POL Posts: Blogs, Reports & Updates
September 9, 2015

Impact of "Safe Parks" on Children's Health and Wellbeing

Power of Love's "Safe Park" program is located in Matero, one of the largest and poorest compounds in Lusaka, Zambia. The compound has a population of around 275,000, an unemployment rate upwards of 60%, and an exceedingly high incidence of HIV and malaria. Most residents live on less than a dollar a day. Children face difficult circumstances due to poverty, stigmatization of their HIV+ status, sickess within the family, and distress/trauma due to the loss of parents and family members. Most lack a safe environment to learn and play, which a critical factor in normal development. 


This program is free and open to all children in the community. Children and their family members are encouraged to join our trained child- and youth-care staff every Saturday morning for a few hours. The staff and children play and engage in educational games and activities. At this time we have 760 children enrolled in the program with about 70-80 participants showing up each week. Children (both with and without HIV) interact with each other and with our staff as they play and learn. As a result, children who attend Safe Park regularly:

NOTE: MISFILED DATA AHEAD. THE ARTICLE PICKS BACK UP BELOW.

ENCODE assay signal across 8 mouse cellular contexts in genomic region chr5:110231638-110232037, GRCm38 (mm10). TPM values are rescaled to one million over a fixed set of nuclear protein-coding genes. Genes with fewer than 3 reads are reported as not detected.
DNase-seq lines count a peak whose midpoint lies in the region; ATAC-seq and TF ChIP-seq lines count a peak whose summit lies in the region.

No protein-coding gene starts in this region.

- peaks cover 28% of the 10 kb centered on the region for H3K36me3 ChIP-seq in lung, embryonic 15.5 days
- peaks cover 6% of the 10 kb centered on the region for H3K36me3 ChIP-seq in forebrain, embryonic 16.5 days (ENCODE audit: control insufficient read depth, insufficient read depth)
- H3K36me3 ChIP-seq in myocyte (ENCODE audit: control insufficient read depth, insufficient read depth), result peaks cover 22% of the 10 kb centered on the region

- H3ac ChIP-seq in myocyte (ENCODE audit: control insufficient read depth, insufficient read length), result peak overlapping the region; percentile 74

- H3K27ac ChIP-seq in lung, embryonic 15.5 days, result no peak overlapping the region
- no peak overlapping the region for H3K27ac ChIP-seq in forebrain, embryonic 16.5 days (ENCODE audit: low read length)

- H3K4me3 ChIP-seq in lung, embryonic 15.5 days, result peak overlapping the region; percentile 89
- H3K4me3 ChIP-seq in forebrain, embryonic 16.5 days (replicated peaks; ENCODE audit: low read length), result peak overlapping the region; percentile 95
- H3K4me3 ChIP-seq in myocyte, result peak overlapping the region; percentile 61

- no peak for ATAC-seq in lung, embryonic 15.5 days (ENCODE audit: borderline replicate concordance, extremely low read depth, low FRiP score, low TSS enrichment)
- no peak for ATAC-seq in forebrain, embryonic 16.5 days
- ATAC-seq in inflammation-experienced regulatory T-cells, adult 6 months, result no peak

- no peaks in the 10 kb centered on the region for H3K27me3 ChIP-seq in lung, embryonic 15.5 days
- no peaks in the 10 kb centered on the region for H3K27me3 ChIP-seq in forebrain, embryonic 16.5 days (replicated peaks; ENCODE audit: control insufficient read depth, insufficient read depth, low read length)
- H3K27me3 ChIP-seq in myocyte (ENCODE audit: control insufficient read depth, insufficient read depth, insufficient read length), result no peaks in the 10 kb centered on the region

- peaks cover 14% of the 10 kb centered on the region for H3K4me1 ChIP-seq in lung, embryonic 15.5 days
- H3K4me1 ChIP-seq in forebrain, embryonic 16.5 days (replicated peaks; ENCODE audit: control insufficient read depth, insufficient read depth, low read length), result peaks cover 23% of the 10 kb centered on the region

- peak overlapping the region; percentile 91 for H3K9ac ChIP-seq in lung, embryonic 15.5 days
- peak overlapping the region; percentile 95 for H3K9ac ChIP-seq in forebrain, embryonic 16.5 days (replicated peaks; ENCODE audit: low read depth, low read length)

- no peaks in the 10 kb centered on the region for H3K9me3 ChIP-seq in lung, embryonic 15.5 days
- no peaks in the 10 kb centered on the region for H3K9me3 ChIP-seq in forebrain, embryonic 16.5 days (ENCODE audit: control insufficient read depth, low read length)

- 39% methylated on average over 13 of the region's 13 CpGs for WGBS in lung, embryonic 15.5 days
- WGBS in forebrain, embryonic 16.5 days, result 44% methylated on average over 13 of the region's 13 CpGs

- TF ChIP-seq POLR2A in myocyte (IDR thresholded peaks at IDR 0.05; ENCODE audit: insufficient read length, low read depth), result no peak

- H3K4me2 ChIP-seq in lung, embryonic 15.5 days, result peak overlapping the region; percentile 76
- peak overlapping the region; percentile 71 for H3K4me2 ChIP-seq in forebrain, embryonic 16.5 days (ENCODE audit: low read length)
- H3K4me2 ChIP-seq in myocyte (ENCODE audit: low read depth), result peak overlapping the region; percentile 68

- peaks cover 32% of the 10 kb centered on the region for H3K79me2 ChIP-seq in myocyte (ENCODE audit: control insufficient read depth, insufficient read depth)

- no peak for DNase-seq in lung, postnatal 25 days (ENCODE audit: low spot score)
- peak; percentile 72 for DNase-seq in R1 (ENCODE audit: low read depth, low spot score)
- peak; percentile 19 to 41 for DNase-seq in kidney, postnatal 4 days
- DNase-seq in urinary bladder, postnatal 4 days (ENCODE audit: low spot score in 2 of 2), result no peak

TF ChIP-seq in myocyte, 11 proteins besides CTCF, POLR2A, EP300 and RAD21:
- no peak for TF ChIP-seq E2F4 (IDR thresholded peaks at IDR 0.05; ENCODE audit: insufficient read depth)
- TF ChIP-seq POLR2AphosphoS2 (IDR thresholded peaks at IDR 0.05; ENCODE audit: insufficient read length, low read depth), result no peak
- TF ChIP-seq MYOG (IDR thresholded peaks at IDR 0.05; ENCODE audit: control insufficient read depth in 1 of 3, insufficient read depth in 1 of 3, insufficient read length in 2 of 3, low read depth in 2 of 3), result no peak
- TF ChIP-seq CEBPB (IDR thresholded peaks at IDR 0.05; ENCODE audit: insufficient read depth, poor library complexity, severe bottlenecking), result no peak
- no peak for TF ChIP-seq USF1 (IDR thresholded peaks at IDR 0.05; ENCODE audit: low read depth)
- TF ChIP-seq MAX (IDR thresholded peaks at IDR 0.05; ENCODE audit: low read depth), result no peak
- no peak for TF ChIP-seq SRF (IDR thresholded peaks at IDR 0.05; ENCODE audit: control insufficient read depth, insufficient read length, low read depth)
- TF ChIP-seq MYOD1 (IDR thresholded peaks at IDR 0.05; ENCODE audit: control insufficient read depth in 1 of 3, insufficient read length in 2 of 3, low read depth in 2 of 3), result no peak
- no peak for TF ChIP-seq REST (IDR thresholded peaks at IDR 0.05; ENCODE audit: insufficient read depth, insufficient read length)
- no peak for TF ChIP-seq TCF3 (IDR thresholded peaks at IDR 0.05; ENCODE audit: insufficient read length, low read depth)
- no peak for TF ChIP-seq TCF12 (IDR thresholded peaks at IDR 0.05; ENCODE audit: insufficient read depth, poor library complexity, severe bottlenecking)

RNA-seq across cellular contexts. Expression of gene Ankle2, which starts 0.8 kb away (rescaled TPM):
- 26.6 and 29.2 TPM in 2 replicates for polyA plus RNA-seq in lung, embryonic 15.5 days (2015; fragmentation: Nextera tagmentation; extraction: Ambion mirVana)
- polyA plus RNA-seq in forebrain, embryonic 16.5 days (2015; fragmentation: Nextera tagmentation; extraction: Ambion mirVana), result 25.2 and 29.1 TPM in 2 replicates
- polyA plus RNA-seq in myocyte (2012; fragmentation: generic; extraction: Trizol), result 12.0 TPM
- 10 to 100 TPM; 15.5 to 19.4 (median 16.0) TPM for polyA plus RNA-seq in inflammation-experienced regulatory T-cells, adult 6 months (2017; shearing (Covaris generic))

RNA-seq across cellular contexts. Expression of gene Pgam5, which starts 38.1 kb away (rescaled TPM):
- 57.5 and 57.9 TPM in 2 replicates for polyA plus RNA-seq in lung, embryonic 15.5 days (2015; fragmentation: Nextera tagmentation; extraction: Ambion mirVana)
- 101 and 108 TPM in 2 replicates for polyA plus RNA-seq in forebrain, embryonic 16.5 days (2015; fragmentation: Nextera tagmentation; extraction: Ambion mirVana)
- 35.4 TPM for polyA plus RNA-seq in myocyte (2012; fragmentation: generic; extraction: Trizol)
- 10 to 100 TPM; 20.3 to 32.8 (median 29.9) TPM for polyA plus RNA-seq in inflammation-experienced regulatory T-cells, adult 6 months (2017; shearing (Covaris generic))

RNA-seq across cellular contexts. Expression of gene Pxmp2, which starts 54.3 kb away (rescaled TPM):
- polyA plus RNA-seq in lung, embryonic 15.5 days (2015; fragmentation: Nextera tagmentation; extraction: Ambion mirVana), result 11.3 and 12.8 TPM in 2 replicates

• have more knowledge about HIV, are more comfortable with their HIV positive status, and are more ready to discuss that status with their peers
  • face reduced stigma associated with HIV
  • some older children become role models and mentors for the younger children 
  • do better at school as homework help is provided
  • have an improvement in self-esteem and mental/physical wellbeing 
  • develop social skills via sharing, following rules, and cooperating with the staff and other children
  • learn about HIV prevention and care
  • are kept off the streets where they can be abused

In addition, family members are provided with information so that they can access relevant health, educational, and psychosocial services. Read on for the case of a child in our community and the impact of the Safe Park program on her development. 

Claire (name changed) is one of the children who has been participating actively in Safe Park activities for the past two years. Now twelve, she tested positive when she was only three years old (both of her parents are HIV+). Over the last few years her health has stabilized and is improving thanks to her ARV medication. Before she began medication she complained of frequent diarrhea, cough, rash, and fever. Once her health improved Claire returned to school - at this time she is studying in grade four and enjoys her education. 

For the last two years she has been participating in "Safe Park" activities and enjoys interacting with the other children there. As a result of playing games, interacting with other children, and learning about HIV at Safe Parks, Claire feels happier, her self-esteem is higher, and she has missed fewer days of school. 

There are several hundred children like Claire enrolled who actively participate in Safe Park activities. These children experience improved physical, social, emotional, and intellectual development as well as better overall health. Better health leads to fewer missed days and higher performance at school. Most important, these children develop a sense of belonging in the communitiy and greater hope for the future. 

Thank you for your caring and support. 

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